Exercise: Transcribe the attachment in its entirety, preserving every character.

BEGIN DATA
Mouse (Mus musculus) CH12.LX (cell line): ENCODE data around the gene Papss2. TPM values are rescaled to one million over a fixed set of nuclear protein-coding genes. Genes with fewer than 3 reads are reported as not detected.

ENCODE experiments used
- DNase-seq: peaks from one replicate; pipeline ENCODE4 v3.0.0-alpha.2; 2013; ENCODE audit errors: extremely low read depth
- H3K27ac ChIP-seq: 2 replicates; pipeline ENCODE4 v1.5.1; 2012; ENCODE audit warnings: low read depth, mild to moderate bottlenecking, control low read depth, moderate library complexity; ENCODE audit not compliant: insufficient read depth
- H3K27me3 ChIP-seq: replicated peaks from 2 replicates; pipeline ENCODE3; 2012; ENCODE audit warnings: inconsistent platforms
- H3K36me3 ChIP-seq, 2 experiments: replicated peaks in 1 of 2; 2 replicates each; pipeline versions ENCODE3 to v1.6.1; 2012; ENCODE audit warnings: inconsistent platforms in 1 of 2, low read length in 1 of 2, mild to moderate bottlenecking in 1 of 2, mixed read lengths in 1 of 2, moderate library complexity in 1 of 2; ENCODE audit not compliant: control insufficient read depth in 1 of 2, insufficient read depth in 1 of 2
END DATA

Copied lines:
Mouse (Mus musculus) CH12.LX (cell line): ENCODE data around the gene Papss2. TPM values are rescaled to one million over a fixed set of nuclear protein-coding genes. Genes with fewer than 3 reads are reported as not detected.

ENCODE experiments used
- DNase-seq: peaks from one replicate; pipeline ENCODE4 v3.0.0-alpha.2; 2013; ENCODE audit errors: extremely low read depth
- H3K27ac ChIP-seq: 2 replicates; pipeline ENCODE4 v1.5.1; 2012; ENCODE audit warnings: low read depth, mild to moderate bottlenecking, control low read depth, moderate library complexity; ENCODE audit not compliant: insufficient read depth
- H3K27me3 ChIP-seq: replicated peaks from 2 replicates; pipeline ENCODE3; 2012; ENCODE audit warnings: inconsistent platforms
- H3K36me3 ChIP-seq, 2 experiments: replicated peaks in 1 of 2; 2 replicates each; pipeline versions ENCODE3 to v1.6.1; 2012; ENCODE audit warnings: inconsistent platforms in 1 of 2, low read length in 1 of 2, mild to moderate bottlenecking in 1 of 2, mixed read lengths in 1 of 2, moderate library complexity in 1 of 2; ENCODE audit not compliant: control insufficient read depth in 1 of 2, insufficient read depth in 1 of 2